Ah, welcome to the first #HRTechConf — HR Tech 2018 — post on this site.
This is a quick-hitter recap of a session MC’ed by Katrina Kibben, who herself is a former employee of RD. (“Friend of the program.”) She had this crew with her:
Marketing is a crystal ball for recruiting: Indeed. This whole panel was about the tie between marketing and talent acquisition efforts. There was some confusion at the question and answer period about metrics. Should TA follow the business marketing metrics, or follow TA metrics? That’s going to vary by organization, of course. But this is something I see a ton on Twitter and LinkedIn: marketing will spend months crafting some seemingly-amazing campaign, and then recruiters not being aligned can torch said campaign in a second because all these candidates will now dislike the brand. Marketing and recruiting are not in the same silo (obvs!) but their connection is palpable. Organizations that “get” said connection = ahead of the pack.
The Glassdoor deal: Back at Indeed Interactive in May, I met a guy at the bar at Austin Fairmont whose agency scrubs Glassdoor profiles for companies. (I shall not name the agency.) I thought that was kind of ridiculous, although I could see companies wanting something like that, so business-model-wise, it makes pretty good sense, I suppose. (Feels like I used a lot of commas in that sentence.) Kibben made a good point on her panel: look at Glassdoor negative reviews and wonder “What could we do better?” That seems like a better idea than “Scrub them!” or “Those are an anomaly, we have a perfect culture!” Right?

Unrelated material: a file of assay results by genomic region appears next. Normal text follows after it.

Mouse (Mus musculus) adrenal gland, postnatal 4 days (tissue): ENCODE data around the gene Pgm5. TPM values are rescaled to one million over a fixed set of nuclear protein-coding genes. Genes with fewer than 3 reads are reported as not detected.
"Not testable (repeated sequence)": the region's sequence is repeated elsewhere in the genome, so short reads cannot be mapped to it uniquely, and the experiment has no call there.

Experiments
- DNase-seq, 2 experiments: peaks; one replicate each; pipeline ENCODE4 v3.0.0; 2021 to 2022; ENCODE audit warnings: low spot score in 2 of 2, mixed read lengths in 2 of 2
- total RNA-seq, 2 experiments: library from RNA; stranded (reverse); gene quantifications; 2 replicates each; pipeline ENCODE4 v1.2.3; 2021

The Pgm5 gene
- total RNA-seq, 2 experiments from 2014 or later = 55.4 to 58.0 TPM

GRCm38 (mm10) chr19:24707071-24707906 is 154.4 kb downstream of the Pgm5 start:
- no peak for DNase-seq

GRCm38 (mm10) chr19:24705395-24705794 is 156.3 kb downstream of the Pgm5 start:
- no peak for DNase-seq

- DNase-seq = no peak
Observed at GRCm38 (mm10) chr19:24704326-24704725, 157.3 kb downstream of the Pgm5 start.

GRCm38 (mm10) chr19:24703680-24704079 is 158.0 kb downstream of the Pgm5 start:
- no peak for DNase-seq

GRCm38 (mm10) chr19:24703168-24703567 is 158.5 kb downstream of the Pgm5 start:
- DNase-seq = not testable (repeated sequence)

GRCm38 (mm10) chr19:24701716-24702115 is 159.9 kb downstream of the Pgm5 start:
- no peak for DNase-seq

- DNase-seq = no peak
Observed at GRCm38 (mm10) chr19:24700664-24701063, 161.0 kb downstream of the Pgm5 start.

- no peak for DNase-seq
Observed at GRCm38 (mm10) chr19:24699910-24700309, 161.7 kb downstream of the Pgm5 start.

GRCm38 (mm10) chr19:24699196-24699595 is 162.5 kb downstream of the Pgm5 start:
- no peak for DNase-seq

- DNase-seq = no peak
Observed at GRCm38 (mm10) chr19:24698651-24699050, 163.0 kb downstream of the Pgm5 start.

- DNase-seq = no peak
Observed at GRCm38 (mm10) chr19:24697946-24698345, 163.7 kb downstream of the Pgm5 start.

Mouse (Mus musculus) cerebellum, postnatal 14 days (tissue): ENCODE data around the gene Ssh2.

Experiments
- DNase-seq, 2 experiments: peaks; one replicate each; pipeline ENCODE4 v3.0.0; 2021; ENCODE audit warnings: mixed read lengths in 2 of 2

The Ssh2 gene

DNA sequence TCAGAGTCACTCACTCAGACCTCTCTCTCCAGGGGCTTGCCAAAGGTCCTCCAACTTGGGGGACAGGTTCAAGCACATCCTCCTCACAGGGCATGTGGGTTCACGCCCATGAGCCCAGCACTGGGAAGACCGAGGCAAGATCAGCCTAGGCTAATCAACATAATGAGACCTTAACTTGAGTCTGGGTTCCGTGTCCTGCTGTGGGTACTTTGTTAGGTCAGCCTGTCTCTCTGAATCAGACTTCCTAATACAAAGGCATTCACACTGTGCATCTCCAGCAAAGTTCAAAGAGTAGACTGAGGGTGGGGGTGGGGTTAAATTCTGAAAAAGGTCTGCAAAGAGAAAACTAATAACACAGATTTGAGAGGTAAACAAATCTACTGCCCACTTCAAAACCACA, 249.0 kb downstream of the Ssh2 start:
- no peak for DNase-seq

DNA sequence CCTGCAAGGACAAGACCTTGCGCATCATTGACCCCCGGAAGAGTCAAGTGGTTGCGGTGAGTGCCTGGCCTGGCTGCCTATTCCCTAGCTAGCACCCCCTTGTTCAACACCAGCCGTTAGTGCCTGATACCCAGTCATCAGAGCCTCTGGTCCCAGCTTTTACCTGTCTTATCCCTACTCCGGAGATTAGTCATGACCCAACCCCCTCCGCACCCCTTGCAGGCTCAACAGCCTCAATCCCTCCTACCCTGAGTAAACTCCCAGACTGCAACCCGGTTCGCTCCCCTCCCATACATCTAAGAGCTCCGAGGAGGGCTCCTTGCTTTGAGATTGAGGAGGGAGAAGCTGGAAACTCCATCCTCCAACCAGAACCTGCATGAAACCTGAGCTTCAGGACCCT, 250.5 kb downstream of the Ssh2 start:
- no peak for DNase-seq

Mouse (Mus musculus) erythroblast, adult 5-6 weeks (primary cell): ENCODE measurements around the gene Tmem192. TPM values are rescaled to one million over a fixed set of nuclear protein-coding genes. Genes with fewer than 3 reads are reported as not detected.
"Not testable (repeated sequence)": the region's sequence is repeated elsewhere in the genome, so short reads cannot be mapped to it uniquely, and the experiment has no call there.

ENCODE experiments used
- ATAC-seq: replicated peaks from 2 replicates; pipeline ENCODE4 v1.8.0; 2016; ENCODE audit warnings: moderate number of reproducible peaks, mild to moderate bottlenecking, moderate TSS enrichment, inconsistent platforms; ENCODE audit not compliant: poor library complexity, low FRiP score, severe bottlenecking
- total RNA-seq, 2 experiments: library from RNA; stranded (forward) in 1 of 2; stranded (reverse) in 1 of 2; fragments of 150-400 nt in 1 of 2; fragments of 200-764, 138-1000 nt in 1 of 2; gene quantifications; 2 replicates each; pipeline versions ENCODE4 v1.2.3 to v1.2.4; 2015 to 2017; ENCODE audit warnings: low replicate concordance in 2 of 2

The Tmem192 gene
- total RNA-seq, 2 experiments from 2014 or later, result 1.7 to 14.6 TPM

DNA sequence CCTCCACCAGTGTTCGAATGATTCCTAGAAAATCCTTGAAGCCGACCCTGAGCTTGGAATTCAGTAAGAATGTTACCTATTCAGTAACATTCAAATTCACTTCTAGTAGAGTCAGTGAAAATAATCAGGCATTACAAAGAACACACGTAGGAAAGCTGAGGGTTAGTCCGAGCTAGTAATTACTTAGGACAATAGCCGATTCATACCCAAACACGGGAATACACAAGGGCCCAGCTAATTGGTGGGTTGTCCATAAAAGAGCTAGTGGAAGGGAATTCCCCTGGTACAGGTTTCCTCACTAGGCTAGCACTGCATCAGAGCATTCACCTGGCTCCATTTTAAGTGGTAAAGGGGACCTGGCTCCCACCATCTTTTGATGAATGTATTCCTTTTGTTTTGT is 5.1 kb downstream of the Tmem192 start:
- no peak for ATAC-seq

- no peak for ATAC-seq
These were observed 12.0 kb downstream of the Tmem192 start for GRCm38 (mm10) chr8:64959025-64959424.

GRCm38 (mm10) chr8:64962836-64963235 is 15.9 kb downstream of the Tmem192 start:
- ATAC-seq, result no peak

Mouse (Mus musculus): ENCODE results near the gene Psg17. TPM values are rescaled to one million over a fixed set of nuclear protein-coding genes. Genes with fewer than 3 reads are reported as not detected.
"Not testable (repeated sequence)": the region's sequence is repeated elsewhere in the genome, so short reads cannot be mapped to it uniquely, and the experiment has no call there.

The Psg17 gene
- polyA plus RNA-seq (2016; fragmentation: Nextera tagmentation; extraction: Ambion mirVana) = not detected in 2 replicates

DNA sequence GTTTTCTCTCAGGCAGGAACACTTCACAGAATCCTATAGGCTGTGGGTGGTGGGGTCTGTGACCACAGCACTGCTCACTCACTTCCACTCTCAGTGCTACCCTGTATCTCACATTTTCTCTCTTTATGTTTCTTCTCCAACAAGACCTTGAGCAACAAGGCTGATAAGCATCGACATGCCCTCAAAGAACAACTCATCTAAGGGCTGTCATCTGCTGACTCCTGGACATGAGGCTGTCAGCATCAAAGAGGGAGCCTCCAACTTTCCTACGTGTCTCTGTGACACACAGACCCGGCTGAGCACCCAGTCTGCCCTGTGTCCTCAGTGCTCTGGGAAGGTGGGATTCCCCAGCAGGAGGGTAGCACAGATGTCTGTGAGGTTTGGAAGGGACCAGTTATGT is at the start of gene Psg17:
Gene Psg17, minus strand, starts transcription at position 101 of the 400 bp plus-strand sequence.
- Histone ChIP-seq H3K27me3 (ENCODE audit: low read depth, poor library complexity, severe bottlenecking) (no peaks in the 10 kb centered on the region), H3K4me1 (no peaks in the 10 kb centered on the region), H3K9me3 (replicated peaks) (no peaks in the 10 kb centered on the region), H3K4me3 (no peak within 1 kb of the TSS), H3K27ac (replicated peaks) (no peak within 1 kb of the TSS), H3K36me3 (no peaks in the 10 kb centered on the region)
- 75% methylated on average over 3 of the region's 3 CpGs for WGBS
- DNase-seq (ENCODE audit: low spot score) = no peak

Employer branding: It’s not necessarily a campaign. It’s how your culture resonates in the broader hiring ecosystem.
CHROs and CMOs should be meeting and talking all the time: I agree with this, and that’s how Mobley does it at First Advantage.
Silos need to be smashed: Ditto, and see above.
Think about what role you play in people’s career arcs: Vitale was great on this panel, and this was an important point — Houlihan’s is employing entry-level workers, second-or-third-job workers, and “this is where I’ll get stability” workers. Now look, we all know jobs are somewhat fleeting in the modern age to an extent. But take a great responsibility for what types of jobs you’re providing to your full ecosystem of people. It matters. And if you take responsibility for it honestly and openly, it will make what you’re doing — and how you’re engaging with employees — better.
Final note: I mixed this panel with a sales-marketing alignment discussion courtesy of Starr Conspiracy. One thing that popped there: “The biggest mistake you see from HCM founders is that they expect everything out the door to be perfection, and that limits their growth and scale.” Concur.
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